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Seminole Tribe to Appeal State Court Decision Regarding Class III Games on the State

On July 3rd, 2008, a decision made by Supreme Court of Florida negated Governor Charlie Crist's gaming compact that given permission to the Seminole Indian Tribe to feature Class III slot machines and card games like blackjack at their casino facilities like their Hard Rock casino chain. But players can rest assure that the card games will continue for now. Currently, the U.S. Interior Department is studying the decision.

The tribe's lawyer, Barry Richards commented that the main authority to decide on the legality of the card games is the Department of Interior, not the Florida state Supreme Court. Richards said that the court is not in the position to dictate to an Indian tribe what they should do in their tribal land. The Seminole tribe, which bought the Hard Rock chain of hotels for $965 million began putting up Class III Las Vegas style slot machines in their gaming facilities in January 2008 this year and began offering blackjack and other card games at the Hollywood facility of the tribe, which drew around forty thousand players on its first week.

The court's decision could cost Florida million of dollars in lost gaming profits. It also handed a vital win to House Speaker Marco Rubio, who filed the lawsuit to stop the implementation of the gaming compact in November. The Justices like Justice Raoul Cantero did not answer the question on whether Governor Crist has the power to unilaterally negotiate a gaming compact but rejected the compact on the grounds that games that are not allowed all over the statre should not be offered in tribal lands.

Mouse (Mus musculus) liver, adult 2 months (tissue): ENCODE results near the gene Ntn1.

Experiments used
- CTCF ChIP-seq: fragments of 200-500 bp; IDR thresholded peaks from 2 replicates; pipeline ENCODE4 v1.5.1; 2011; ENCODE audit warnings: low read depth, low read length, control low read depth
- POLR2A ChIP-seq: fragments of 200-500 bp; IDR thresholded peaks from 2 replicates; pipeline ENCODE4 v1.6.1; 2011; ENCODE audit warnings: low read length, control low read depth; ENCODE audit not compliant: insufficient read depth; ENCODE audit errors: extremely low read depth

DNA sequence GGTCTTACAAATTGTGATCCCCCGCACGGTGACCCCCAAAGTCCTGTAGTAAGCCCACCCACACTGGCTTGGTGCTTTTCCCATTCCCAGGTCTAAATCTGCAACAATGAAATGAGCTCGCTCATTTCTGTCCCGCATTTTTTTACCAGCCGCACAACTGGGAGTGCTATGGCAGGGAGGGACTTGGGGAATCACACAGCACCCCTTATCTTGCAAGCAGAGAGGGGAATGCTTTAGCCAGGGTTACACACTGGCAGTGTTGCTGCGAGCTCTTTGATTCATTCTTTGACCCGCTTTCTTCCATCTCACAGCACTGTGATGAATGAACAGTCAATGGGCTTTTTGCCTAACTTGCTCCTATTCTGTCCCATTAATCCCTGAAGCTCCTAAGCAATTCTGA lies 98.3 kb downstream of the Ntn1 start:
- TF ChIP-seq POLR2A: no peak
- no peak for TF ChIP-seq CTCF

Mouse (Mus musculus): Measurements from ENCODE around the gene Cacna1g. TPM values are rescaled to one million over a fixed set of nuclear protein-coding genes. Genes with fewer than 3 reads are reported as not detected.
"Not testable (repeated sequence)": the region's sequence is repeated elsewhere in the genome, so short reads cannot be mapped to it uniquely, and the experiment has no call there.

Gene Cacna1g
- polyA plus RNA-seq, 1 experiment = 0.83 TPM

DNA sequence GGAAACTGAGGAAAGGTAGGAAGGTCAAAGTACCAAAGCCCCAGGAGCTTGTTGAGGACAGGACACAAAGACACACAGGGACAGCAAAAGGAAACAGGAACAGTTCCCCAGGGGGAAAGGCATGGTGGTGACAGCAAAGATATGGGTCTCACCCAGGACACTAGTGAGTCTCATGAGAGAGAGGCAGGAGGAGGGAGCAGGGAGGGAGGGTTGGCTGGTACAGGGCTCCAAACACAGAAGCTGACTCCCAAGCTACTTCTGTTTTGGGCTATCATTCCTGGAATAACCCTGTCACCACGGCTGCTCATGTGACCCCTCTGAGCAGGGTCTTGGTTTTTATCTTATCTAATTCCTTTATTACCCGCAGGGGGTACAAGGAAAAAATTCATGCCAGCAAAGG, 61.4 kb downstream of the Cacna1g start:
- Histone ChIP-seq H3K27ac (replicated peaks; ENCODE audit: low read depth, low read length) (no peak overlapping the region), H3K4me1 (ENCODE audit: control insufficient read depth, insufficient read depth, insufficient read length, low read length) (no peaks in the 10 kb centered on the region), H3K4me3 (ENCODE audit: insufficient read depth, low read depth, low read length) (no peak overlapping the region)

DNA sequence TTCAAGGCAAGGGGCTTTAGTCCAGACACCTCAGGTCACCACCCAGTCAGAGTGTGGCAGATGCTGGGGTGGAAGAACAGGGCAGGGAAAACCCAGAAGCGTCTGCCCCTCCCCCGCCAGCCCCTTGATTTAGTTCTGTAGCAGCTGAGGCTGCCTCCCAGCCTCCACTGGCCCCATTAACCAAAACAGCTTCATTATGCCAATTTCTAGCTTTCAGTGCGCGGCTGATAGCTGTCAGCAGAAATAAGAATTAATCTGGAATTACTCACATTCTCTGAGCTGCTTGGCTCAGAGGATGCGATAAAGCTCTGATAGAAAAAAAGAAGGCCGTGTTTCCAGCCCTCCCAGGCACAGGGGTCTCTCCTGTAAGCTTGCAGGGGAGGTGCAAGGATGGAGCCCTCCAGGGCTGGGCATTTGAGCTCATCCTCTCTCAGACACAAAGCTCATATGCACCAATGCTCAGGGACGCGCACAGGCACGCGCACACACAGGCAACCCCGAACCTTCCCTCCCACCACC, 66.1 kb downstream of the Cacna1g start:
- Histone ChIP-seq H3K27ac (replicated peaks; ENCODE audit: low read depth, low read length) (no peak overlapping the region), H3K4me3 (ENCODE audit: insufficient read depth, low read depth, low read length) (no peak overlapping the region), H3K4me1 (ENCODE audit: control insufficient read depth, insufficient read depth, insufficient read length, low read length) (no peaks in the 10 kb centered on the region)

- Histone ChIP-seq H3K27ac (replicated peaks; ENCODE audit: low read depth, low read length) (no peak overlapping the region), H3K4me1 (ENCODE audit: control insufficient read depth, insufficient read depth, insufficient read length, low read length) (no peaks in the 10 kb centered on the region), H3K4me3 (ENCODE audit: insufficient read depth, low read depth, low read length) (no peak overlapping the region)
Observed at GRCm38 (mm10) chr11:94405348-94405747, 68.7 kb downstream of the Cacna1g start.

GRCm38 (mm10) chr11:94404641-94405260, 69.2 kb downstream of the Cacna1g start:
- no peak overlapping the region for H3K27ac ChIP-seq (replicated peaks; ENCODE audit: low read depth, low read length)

Barry Richard said that they will talked with the Governor to discuss their options. The National Indian Gaming Commission commented that are also reviewing the decision of the court. The former chief of staff of Governor Crist, George LeMieux who negotiated the gambling compact commented that both House Speaker Rubio and the state Supreme Court did not understand the nature of the gaming compact, which was made amid the confusing state, federal and tribal rules. He firmly believes that the justices made the wrong decision because federal Indian gambling law can supersede the existing state gambling laws.


Tuesday, July 22 , 2008
Kim Watson